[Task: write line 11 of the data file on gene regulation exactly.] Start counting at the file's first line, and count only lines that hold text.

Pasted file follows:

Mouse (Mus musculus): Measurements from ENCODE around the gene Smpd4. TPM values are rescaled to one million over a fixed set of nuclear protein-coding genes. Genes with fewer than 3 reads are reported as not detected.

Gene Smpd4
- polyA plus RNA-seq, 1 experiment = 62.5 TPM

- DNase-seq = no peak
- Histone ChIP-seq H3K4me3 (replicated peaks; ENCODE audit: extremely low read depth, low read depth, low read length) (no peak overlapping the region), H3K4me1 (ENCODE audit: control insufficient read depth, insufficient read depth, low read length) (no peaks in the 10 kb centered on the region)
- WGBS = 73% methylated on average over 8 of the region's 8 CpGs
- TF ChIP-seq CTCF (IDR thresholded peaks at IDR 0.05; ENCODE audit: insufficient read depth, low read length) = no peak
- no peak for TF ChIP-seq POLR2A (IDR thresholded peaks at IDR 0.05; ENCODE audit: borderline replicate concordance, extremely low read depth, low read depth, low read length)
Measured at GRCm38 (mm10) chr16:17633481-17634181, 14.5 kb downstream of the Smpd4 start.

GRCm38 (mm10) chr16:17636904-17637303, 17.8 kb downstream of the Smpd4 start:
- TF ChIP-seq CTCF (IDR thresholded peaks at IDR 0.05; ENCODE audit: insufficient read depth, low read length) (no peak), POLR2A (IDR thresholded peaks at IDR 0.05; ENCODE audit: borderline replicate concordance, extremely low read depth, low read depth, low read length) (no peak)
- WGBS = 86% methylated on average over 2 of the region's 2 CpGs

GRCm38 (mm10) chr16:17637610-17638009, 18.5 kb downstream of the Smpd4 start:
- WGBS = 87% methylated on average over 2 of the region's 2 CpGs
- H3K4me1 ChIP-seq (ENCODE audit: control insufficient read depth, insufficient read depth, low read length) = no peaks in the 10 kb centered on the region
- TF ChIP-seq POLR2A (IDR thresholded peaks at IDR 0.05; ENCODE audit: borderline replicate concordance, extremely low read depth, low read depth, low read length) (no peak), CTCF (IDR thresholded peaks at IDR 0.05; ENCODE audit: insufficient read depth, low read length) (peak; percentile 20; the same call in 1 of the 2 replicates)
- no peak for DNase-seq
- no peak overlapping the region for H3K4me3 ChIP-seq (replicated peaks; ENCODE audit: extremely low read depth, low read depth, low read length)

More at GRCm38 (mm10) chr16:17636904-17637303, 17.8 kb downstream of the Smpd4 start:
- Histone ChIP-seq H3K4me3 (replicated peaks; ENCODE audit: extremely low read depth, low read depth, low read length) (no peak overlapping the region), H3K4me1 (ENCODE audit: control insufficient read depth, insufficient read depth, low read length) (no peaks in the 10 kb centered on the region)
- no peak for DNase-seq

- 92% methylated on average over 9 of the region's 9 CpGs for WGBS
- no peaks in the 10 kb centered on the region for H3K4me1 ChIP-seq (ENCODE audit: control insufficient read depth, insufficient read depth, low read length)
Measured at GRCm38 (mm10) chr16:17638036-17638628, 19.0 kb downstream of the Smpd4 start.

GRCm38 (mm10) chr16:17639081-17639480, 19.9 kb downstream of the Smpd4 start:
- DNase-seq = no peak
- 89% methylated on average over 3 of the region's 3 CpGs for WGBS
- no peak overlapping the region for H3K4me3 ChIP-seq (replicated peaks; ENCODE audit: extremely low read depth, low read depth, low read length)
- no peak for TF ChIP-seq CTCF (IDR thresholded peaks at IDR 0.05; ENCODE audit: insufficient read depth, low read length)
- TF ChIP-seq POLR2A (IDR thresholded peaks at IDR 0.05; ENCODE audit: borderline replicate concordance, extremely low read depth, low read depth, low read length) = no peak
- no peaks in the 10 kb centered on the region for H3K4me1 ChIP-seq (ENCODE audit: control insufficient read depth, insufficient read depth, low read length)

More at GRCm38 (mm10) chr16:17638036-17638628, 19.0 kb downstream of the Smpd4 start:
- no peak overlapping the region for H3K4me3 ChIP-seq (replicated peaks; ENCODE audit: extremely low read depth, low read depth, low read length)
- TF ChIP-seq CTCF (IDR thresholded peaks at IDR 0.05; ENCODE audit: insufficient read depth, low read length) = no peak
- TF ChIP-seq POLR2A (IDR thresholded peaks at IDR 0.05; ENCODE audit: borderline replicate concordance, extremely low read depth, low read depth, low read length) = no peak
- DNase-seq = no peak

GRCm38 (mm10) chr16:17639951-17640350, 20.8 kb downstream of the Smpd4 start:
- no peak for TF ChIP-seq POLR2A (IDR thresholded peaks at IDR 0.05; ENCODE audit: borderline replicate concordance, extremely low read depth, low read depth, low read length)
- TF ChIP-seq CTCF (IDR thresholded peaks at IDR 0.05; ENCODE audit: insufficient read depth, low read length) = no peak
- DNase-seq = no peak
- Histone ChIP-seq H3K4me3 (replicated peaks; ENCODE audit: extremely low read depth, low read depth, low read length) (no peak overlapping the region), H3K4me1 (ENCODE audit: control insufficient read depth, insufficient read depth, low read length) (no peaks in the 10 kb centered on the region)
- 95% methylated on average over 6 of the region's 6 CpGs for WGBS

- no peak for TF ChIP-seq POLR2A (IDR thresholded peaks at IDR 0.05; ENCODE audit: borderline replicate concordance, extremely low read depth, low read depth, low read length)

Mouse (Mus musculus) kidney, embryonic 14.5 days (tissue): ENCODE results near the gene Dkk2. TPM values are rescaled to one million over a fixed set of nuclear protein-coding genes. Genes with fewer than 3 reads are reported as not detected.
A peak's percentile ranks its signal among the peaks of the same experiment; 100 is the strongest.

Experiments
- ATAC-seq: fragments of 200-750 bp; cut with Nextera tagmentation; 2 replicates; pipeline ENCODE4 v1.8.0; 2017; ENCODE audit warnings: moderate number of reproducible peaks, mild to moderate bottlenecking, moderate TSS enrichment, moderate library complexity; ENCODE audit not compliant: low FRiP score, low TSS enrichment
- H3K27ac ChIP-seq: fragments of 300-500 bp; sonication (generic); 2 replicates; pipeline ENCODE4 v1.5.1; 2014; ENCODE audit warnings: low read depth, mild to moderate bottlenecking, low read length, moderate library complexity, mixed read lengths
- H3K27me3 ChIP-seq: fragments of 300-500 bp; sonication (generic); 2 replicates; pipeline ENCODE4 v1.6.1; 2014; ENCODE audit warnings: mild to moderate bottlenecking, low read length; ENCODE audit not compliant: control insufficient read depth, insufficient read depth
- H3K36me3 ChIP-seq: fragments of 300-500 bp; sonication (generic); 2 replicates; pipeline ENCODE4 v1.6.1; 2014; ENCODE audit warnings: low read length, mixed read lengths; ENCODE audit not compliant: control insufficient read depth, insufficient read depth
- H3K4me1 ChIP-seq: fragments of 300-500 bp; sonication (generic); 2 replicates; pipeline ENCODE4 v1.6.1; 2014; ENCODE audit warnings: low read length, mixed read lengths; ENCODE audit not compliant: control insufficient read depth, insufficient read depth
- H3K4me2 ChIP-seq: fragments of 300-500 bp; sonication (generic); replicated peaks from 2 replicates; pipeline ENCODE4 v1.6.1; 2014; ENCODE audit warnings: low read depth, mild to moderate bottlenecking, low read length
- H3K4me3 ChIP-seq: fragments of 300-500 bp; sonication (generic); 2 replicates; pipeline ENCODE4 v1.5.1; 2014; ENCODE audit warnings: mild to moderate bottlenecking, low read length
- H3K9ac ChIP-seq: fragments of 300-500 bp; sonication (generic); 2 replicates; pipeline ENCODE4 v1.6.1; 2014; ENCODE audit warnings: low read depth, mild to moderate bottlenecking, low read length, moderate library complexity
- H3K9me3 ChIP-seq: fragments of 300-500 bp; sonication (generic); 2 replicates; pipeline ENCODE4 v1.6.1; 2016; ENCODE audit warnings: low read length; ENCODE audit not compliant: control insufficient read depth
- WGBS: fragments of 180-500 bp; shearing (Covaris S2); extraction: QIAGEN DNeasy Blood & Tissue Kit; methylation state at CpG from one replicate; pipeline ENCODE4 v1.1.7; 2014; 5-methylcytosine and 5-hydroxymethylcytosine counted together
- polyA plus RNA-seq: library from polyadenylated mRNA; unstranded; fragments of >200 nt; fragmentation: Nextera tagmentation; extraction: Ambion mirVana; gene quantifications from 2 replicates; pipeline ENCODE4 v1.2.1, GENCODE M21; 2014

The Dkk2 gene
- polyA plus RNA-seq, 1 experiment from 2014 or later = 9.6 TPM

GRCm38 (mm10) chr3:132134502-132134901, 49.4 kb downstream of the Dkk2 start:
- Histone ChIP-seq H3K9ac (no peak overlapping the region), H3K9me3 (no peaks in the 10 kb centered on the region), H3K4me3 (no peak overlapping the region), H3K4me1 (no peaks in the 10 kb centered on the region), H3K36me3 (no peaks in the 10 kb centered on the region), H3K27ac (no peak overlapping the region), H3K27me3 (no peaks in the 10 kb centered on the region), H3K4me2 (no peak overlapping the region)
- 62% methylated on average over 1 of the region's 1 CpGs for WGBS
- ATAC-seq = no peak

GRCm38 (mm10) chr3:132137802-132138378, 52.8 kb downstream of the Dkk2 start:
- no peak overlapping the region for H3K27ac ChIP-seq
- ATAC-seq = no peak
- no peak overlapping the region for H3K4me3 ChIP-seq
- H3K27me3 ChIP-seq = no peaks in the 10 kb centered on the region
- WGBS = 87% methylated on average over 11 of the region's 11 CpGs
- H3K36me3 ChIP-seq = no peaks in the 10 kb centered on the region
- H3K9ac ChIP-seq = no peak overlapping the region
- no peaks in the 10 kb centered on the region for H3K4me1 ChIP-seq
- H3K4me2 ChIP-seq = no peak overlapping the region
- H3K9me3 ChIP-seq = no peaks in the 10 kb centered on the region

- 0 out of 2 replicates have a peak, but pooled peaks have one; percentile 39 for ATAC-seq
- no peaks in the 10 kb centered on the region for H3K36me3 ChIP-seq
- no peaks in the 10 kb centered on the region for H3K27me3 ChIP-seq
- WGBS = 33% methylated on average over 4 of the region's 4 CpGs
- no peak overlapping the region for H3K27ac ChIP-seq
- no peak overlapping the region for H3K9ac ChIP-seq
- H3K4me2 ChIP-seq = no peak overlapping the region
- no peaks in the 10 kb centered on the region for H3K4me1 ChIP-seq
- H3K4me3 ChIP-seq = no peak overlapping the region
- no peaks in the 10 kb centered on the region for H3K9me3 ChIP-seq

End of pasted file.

- TF ChIP-seq CTCF (IDR thresholded peaks at IDR 0.05; ENCODE audit: insufficient read depth, low read length) (no peak), POLR2A (IDR thresholded peaks at IDR 0.05; ENCODE audit: borderline replicate concordance, extremely low read depth, low read depth, low read length) (no peak)